Security freezes are relatively easy to set up. The caveat is that you need to set a freeze at each of the credit reporting agencies: Experian, TransUnion and Equifax. Two smaller reporting outlets have emerged and those should be included: Innovis and ChexSystems. These two aren't as comprehensive in the overall services they provide but they can be inroads for criminals who can't get past freezes at the Big 3. All told, it takes roughly an hour out of your life to lock out the bad guys.

We're at the mercy of data brokers to protect our information. Security freezes offer peace of mind when they fall down on the job.

Friday, May 19, 2017

Shadow Brokers/NSA Malware Update - Haven't Patched? Do It Now.



The Shadow Brokers data dump is the gift that keeps on giving.

It wasn't just the victims and good guys who took notice of the unbridled spread of the WannaCry ransomware worm. The bad guys paid attention, too. And now more SMBv1-based attacks have been unleashed or are in active development.

If you have an older Windows machine and think you're out of luck there's good news. Microsoft recently released updates for their outdated/unsupported operating systems going back to Windows XP. The updates are unusual because Microsoft makes it a practice to never update end-of-life operating systems and software. They prefer to spend development cycles on new products and those under their support contracts. This is a special case, though, as many of the devices infected by WannaCry and being targeted by the new malware include embedded operating systems (things like ATMs and point-of-sale systems) that *can't* be easily updated.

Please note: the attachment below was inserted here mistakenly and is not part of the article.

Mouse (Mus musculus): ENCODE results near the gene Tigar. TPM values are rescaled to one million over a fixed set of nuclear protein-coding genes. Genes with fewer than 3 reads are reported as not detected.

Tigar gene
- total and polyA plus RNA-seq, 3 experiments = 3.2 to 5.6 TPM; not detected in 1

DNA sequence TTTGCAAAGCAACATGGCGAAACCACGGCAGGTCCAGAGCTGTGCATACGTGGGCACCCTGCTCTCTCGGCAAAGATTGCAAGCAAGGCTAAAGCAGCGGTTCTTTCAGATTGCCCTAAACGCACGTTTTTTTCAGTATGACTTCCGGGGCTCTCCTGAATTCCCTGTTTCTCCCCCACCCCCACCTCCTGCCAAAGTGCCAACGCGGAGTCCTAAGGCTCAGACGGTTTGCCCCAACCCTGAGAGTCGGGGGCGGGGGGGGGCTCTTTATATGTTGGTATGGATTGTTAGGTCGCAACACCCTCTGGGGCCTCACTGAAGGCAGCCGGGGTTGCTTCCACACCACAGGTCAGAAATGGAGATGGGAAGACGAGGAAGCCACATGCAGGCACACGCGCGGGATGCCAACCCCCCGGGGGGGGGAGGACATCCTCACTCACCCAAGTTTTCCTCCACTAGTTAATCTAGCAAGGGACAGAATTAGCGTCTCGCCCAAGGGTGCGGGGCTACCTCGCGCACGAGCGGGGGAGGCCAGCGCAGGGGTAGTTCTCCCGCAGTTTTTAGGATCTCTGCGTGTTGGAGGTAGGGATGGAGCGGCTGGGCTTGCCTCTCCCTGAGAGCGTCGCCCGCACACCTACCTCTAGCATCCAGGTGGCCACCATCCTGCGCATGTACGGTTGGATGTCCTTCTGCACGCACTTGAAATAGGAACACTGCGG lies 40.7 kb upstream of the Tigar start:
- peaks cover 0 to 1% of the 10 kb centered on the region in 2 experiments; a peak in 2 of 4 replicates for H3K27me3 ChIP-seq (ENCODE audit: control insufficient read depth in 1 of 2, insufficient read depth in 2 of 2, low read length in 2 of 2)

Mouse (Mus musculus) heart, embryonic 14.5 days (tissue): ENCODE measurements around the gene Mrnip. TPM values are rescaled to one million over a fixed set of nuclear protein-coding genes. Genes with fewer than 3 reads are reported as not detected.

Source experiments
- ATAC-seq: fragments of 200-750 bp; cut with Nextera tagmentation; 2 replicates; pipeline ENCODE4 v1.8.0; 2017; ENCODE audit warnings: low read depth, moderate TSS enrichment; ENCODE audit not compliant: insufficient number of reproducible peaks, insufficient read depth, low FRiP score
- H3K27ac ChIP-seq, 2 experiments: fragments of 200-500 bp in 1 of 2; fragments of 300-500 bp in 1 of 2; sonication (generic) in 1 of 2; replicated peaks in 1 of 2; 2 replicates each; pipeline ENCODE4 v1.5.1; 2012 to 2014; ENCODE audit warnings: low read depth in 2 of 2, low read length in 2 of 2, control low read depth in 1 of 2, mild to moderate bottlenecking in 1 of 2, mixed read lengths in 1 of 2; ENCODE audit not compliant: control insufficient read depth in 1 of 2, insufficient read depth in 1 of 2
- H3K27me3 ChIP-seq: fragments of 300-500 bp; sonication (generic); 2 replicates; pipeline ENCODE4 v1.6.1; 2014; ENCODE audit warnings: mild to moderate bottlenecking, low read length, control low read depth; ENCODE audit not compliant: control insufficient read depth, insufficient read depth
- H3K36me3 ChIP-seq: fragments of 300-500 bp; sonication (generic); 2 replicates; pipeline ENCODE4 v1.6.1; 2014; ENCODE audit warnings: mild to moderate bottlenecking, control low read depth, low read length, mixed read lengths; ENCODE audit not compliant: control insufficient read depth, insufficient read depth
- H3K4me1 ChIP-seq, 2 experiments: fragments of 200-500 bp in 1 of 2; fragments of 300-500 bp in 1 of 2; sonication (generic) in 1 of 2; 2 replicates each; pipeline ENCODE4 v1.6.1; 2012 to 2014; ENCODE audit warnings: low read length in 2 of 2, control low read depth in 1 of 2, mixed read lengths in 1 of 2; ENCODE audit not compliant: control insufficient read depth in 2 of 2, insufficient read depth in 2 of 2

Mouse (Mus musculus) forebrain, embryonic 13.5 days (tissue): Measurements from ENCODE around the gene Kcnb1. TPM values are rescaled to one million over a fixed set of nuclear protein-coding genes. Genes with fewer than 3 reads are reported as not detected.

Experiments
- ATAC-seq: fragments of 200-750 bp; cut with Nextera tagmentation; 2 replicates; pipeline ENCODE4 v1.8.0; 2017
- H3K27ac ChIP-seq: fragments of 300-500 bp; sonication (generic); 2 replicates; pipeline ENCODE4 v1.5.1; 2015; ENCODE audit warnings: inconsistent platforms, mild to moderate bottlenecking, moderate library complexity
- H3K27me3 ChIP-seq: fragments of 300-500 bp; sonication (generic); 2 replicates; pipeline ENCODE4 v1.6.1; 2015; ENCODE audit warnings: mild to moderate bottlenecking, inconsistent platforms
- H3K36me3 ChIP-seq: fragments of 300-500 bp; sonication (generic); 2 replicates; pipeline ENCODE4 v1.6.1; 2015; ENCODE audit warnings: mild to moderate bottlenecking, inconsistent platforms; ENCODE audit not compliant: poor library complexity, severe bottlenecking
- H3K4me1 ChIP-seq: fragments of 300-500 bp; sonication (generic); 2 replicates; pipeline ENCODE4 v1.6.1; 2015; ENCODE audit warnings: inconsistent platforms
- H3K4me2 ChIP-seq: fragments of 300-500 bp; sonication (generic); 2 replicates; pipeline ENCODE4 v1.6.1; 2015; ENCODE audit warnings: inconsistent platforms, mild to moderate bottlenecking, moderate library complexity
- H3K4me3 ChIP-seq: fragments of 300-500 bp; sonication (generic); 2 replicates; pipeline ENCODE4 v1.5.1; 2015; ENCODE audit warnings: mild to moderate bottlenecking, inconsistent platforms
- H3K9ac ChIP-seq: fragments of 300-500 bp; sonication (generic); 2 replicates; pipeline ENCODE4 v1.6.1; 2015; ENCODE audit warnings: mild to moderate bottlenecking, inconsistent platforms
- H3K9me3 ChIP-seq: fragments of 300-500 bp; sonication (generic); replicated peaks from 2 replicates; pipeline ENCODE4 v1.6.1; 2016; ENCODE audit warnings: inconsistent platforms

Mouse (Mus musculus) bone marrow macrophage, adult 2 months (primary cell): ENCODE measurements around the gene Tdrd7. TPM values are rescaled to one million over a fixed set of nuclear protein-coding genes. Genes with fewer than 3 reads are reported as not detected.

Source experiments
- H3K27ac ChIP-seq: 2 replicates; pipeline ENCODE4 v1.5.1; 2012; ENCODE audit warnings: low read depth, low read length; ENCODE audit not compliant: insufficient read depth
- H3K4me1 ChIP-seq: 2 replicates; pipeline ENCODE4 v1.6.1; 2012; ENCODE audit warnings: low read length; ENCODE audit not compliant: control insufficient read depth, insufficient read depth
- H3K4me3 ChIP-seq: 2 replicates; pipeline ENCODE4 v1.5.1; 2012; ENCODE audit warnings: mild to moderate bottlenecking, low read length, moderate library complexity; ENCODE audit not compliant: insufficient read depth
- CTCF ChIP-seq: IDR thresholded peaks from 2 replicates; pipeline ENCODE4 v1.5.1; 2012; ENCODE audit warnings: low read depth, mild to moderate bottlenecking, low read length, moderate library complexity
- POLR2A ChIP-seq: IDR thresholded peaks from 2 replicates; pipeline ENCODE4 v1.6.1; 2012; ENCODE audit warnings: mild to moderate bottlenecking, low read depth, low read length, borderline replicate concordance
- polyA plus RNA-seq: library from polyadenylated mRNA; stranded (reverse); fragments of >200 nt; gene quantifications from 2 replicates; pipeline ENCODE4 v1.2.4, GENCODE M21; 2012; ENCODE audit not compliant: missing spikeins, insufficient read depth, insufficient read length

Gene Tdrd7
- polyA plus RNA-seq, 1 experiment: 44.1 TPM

It's also worth noting that, according to NetMarketShare.com, Windows 10 is lagging behind its older predecessors in terms of adoption. Windows 7 makes up nearly half (48.5%) of the current operating systems in use today while XP, Vista, 8 and 8.1 combine to make up over 16%. That's a whole lot of unpatched exposure.